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Professor receives national attention for land development program, connecting students to professional practice

Virginia Tech civil and environmental engineering graduates are getting a head start by participating in a new land development program led by faculty member Randy Dymond.

   

Virginia Tech’s Land Development Design Initiative was recently awarded the National Council of Examiners for Engineering and Surveying Engineering Award for Connecting Professional Practice and Education. Virginia Tech’s Land Development Design Initiative was recently awarded the National Council of Examiners for Engineering and Surveying Engineering Award for Connecting Professional Practice and Education.

The Land Development Design Initiative (LDDI) is a nationally recognized collaboration between the The Charles E. Via, Jr. Department of Civil and Environmental Engineering and more than 70 engineering and land development firms, including many that serve as financial sponsors.

LDDI offers students the opportunity to explore a complex and emerging field involving elements of water management, site engineering, sustainable construction, and zoning law, by interacting with industry professionals both in and out of the classroom.

Dymond, an associate professor of civil and environmental engineering, created LDDI and currently serves as the program’s coordinator. His leadership and teaching ability have been acknowledged by the Chi Epsilon National Civil Engineering Honor society, which presented him with the 2010 National James M. Robbins Excellence in Teaching Award.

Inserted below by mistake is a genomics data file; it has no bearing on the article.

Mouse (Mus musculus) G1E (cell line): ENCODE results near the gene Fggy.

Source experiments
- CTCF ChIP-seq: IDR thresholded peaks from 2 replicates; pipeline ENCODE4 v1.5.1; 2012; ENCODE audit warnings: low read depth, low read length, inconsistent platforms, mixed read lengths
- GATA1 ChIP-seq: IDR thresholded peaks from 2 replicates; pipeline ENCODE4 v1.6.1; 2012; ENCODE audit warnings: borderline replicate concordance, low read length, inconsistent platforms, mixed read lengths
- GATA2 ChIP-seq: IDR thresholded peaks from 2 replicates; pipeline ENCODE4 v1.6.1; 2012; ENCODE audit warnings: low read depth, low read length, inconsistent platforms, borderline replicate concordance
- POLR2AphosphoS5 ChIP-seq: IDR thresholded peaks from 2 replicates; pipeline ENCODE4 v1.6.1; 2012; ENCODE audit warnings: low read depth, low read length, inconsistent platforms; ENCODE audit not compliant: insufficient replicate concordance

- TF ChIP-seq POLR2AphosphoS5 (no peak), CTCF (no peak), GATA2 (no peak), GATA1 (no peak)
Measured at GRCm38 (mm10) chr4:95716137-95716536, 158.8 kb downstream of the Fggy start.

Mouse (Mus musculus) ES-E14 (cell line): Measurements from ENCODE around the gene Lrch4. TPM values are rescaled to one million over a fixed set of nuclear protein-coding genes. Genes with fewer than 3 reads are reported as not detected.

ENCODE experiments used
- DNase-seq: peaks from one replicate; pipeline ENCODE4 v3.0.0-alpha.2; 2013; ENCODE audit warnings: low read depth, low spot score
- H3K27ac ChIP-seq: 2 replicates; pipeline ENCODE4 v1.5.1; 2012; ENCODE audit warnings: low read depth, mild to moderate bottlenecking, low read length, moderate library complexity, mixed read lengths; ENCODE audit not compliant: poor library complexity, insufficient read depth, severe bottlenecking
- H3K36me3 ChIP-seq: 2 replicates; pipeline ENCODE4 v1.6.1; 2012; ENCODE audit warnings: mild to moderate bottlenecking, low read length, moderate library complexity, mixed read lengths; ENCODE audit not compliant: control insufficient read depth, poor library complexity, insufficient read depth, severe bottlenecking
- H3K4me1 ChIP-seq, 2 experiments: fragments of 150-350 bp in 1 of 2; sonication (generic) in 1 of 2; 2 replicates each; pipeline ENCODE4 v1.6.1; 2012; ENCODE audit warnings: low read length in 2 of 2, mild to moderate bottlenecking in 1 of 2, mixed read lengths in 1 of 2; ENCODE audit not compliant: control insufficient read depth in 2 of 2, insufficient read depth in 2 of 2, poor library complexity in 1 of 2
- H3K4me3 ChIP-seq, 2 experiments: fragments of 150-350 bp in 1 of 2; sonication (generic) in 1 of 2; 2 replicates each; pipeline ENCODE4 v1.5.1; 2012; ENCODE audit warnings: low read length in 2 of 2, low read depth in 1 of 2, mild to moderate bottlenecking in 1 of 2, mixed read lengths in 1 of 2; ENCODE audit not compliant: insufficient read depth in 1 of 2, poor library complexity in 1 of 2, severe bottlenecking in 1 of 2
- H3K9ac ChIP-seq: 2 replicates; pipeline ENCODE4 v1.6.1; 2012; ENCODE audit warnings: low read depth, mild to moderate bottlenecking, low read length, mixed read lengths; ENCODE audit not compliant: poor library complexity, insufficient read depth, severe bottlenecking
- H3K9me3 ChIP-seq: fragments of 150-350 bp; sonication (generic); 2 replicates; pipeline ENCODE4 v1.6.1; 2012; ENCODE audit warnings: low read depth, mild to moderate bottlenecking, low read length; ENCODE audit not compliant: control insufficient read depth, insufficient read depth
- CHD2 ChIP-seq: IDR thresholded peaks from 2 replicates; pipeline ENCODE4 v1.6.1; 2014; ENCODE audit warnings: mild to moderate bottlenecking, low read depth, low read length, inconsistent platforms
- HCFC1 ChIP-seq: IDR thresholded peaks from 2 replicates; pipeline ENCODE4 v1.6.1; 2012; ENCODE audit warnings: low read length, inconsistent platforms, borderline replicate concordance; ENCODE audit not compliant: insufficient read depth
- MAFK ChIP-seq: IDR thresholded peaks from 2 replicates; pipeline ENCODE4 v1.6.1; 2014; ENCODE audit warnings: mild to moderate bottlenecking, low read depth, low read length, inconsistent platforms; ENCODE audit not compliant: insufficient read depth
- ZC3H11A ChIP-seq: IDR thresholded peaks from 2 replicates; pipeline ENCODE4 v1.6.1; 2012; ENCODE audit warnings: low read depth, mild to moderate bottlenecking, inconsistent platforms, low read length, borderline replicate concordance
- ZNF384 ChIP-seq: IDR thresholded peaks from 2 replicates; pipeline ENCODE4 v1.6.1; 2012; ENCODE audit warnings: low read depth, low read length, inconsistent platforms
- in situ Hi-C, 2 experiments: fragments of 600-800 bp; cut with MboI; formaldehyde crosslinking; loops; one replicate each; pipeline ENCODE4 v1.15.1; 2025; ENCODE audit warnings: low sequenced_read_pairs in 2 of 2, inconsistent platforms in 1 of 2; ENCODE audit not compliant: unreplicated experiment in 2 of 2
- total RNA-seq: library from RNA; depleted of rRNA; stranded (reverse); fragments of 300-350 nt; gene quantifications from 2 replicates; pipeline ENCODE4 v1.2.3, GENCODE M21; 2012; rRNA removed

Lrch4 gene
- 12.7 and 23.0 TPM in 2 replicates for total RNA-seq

The initiative has created a curriculum oriented toward land development design as an integrated area of civil engineering. The initiative has created a curriculum oriented toward land development design as an integrated area of civil engineering.

Dymond formed LDDI in 2006 after he said he recognized that students were entering the field of land development unprepared.

While a survey of recent Virginia Tech civil and environmental engineering graduates revealed that more than one-third were working in land development, there was only one related elective course in the department’s curriculum.

New course offerings

The LDDI Course and Curriculum Enhancement Committee has since revised and designed several new classes, including a senior-level land development design capstone course in which professional engineers serve as mentors. Students are given a semester-long project to replicate a design created by the engineers.

   

An LDDI class LDDI promotes the interaction between students and practitioners, directly involving more than 200 industry professionals in teaching, mentoring, developing curriculum, and promoting land development to undergraduate students.

“The students are much better prepared than they used to be; they’re marketable and we can see that,” Dymond said. “There are a number of employers that are very closely involved that preferably pay our students more than they would otherwise. They come here now looking for those types of students because they know what they’ve been through. I have to add that none of this would be possible without the tremendous support of our practitioner group; they make it happen!”

Industry connections